South End Store Teaches Value of Restoration

Written by Brandon Lewis

Brandon Lewis
BU News Service

Sandwiched between two of Boston’s oldest neighborhoods, the South End and Roxbury, one store specializes in holding onto that history. The 7,000-square-foot salvage store on Washington Street is educating Bostonians on the art of salvaging household objects and materials.

Restoration Resources, which has been based in the South End for the past 15 years, hosted several interactive workshops during ArtWeek Boston to showcase their extensive treasure chest of salvaged items such as door panels and light fixtures. The shop wanted to highlight the benefits of reusing and repurposing antique items.

Owner Bill Raymer visits demolition sites and archaic buildings around New England to find items that are usually going to be thrown out. If he finds architectural objects like fireplace mantles, he buys them, brings them to his store, cleans them and creates a selling price for them.

Raymer and Walter Santory, the store’s manager, moved from Thayer Street in the South End to a warehouse at 1946 Washington Street seven years ago. The main stage is the showroom, which features everything from a 1950s television camera to a set of shoe-shining chairs. Old MBTA trolley signs hang on the ceiling as large door panels spread out along the walls. The showroom leads to Santory’s workspace where he performs minor repairs on the products brought in. The workspace has wide windows in order for customers to take a peak. The “Circa” room in the back of the building is a rental space that boasts antique finds like a 1940s table from the Boston Public Library and a grand piano from the 19th century. Past events include dinner parties and business presentations.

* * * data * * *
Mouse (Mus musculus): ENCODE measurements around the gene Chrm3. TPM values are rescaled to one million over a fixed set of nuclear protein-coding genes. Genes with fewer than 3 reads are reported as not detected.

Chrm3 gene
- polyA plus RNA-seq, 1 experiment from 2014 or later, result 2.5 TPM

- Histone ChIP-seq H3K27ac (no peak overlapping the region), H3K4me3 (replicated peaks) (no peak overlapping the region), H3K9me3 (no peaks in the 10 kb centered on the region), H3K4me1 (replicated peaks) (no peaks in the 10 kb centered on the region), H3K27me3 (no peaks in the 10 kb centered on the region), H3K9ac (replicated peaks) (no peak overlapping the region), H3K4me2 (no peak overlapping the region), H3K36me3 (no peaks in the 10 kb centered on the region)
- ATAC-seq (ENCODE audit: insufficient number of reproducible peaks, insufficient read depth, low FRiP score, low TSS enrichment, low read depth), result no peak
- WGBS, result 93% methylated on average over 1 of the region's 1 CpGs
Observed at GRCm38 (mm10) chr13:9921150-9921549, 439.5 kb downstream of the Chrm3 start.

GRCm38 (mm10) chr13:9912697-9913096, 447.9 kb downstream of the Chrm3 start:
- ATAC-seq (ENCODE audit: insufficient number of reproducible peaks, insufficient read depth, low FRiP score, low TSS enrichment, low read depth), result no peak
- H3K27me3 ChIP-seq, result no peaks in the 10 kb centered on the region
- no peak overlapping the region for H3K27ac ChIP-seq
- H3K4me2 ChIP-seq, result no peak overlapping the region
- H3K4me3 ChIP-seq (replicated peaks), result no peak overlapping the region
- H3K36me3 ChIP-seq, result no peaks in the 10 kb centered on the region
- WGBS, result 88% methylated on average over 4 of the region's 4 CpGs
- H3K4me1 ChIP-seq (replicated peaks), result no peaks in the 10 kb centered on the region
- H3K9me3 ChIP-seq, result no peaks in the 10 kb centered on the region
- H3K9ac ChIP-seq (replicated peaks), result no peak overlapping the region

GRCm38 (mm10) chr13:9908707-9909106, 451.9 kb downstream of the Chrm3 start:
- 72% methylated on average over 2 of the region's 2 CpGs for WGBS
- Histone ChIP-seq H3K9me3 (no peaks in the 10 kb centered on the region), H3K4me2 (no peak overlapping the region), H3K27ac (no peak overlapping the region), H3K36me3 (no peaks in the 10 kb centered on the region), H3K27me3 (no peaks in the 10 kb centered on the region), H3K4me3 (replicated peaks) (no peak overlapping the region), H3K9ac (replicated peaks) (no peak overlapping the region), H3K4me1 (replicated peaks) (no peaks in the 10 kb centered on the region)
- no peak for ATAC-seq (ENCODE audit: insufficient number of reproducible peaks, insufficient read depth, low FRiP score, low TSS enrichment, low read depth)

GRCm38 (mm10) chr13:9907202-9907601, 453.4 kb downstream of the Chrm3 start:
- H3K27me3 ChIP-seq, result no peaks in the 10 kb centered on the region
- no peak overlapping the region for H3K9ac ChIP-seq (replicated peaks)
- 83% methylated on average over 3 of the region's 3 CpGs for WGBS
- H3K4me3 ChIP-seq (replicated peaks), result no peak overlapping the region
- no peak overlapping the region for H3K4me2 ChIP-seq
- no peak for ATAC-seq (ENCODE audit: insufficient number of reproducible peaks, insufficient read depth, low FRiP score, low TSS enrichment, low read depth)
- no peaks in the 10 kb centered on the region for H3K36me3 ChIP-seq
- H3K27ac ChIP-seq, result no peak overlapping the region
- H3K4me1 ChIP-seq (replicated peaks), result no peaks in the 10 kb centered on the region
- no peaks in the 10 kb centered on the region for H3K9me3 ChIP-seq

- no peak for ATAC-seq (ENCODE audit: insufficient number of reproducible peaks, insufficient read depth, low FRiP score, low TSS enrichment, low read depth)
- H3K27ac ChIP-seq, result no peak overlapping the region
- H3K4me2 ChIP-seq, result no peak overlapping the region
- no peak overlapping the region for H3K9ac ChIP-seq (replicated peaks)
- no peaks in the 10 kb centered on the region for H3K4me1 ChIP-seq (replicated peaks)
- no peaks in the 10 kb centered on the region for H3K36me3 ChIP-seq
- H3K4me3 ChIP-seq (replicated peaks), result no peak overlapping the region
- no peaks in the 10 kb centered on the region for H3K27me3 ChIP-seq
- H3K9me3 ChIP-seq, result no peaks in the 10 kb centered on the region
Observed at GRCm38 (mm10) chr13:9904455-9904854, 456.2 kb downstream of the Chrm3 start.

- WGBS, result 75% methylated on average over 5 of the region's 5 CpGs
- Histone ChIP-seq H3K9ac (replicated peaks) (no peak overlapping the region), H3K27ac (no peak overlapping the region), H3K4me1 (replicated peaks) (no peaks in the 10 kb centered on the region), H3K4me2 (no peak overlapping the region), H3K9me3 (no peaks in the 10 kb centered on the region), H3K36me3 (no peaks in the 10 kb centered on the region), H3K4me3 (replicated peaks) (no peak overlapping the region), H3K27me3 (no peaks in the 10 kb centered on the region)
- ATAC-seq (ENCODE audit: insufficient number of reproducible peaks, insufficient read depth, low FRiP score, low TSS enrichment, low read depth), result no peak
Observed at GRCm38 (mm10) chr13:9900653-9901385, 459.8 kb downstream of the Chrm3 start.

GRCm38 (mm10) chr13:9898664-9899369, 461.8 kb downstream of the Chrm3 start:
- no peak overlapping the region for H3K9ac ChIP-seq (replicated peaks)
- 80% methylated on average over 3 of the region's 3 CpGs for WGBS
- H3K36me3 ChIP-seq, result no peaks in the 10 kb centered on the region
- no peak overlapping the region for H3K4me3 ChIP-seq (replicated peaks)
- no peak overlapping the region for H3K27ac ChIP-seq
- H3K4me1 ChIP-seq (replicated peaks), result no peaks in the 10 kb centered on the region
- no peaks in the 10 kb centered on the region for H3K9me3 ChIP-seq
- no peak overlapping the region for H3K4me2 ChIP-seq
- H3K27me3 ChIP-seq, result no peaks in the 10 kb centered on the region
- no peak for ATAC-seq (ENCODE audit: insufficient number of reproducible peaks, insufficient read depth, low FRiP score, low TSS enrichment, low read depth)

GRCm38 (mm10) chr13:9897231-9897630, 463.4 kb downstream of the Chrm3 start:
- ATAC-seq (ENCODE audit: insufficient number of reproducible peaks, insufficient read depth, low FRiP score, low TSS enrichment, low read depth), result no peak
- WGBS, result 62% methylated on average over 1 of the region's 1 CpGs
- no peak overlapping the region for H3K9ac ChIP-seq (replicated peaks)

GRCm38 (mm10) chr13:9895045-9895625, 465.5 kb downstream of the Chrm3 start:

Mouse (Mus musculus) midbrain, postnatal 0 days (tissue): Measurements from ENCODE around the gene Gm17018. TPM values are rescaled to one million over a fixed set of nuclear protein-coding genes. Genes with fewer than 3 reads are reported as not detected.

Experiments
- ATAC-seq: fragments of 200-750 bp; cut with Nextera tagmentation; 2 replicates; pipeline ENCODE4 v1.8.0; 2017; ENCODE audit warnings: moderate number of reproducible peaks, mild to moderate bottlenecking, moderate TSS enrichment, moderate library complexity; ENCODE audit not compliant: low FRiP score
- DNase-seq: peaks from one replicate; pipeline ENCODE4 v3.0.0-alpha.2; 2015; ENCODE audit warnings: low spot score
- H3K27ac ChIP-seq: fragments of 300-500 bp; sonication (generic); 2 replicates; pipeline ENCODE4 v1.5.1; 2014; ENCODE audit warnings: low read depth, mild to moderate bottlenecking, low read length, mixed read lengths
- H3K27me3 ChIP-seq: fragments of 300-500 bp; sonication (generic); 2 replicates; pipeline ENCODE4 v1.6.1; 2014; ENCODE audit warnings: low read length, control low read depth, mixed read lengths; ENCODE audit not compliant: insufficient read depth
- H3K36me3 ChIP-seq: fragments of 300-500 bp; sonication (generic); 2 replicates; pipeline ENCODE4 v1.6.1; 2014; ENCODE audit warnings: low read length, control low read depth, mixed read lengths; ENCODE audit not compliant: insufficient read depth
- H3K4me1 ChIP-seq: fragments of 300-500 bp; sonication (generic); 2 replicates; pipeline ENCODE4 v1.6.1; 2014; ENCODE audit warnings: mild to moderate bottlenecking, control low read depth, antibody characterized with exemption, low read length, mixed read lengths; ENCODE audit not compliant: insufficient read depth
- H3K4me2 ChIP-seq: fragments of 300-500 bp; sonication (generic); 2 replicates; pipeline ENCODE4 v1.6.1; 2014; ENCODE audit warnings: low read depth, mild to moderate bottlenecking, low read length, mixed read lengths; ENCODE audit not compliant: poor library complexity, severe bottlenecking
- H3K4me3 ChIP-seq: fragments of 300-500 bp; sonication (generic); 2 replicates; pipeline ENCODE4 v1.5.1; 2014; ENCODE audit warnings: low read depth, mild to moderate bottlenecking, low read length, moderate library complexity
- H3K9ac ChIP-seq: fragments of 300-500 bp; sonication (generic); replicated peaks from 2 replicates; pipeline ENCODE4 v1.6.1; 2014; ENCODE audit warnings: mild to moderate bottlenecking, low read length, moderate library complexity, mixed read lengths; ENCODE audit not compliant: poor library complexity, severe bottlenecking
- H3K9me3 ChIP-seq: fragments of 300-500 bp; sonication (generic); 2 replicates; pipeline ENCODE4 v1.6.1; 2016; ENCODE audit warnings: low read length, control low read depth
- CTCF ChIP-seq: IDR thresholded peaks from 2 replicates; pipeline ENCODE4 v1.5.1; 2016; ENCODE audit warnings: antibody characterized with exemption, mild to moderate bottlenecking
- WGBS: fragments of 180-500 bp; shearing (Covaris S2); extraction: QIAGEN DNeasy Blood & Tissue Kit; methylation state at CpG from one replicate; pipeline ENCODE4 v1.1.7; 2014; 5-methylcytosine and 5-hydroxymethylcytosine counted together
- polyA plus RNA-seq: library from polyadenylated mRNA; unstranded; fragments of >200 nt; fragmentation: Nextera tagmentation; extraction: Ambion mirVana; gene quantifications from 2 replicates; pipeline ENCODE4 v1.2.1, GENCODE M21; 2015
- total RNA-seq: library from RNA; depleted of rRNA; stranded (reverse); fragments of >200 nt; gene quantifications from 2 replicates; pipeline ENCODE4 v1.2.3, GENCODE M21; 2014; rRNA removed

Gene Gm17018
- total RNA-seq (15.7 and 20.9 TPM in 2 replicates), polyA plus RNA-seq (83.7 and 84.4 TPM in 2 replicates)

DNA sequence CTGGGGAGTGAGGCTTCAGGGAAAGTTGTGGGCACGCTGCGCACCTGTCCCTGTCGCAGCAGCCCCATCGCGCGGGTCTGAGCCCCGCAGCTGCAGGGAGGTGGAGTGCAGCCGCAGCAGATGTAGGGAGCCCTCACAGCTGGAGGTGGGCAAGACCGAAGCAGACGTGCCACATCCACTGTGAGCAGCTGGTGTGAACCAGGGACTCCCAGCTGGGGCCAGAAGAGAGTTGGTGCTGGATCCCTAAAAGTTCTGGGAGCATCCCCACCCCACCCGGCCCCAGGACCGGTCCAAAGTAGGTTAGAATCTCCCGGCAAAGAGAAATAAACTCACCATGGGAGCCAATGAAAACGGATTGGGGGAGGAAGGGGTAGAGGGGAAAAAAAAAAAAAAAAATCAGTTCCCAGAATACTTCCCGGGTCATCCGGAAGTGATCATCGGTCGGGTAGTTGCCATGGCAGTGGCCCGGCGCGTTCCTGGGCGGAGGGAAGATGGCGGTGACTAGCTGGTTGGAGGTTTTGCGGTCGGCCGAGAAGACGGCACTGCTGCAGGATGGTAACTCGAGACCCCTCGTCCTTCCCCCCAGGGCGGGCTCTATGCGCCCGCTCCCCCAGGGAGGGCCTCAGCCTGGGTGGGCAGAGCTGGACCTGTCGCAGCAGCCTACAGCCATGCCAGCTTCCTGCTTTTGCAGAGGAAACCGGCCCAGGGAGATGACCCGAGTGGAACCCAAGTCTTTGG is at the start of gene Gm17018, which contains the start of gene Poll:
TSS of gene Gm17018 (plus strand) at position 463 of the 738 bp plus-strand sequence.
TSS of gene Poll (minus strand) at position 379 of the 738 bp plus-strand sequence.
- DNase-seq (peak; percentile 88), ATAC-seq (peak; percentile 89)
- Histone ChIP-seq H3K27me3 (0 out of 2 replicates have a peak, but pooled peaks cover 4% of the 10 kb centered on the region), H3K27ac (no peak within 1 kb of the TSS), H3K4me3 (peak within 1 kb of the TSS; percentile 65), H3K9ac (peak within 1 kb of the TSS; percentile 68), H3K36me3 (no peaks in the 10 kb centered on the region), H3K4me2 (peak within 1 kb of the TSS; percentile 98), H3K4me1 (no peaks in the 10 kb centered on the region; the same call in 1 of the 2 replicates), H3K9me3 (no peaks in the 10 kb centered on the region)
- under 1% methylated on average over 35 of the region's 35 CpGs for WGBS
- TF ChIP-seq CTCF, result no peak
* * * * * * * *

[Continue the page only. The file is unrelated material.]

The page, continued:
Santory has worked with Raymer for the past 15 years and said the store is like no other salvage store in New England.

“Where can you go to a store where you can rent it out and have a party?” he said. “Where you can buy an object and be told its history? I can show you the workspace in which the products are restored.”

The partnership with ArtWeek Boston began in the spring of 2014 when Restoration Resources agreed to host a photography tutorial and a sign painting demonstration, nothing related to restoration or repurposing. Then in the Fall 2014 ArtWeek, the store invited award-winning designer Joanne Palmisano to talk about how vintage materials can make its way into modern homes. Now, the workshops at Restoration Resources feature what Raymer describes as “standard architectural pieces.”

“We’re talking about mantles, stain-glass doors, windows, sometimes plumbing fixtures, hardware,” Raymer said. “And then also anything that’s decorative that is an architectural element.”

As architectural trends change, what stays on and off the shelves also change. Raymer said today many homeowners are exploring more industrial, distressed objects like a floor panel that appears rusted or a tabletop that is struggling to maintain its painted exterior. But, mirrored wooden fireplace mantles and antique bathroom fixtures are not as popular as they were five to ten years ago.

“People nowadays want to put flat-screens on top of their fireplace mantles. And the older bathroom fixtures often have code issues so they’re not really fixable,” Raymer said.

This is something he considers not only when he schedules the workshops but also when people reach out to him to sell pieces to the store.

“It’s really just a matter of what you think people will buy and how they will come up with a way to reuse something,” Raymer said.

On Oct. 1, Raymer along with BHaley Designs Designer Brendan Haley hosted the quintessential workshop on why every homeowner should at least consider integrating salvaged items into their décor. It’s the equivalent to Architectural Salvage 101. The workshop series wrapped up on Oct. 3 with a presentation led by Michael Willard, the owner of Stained Glass Works in Quincy, on how to create and sustain stained cut glass.

Santory, who has been salvaging objects since he was 16 years old, holds unofficial workshops on a daily basis.

“Customers walk right in and see me working on these things,” Santory said. “And they’re always amazed at how I put things back together after they’re taken totally

apart.”

He hopes, seeing Restoration Resources’ treasures will ultimately remind homeowners to think twice before throwing away household supplies because as they say, one’s man trash may be another man’s treasure.

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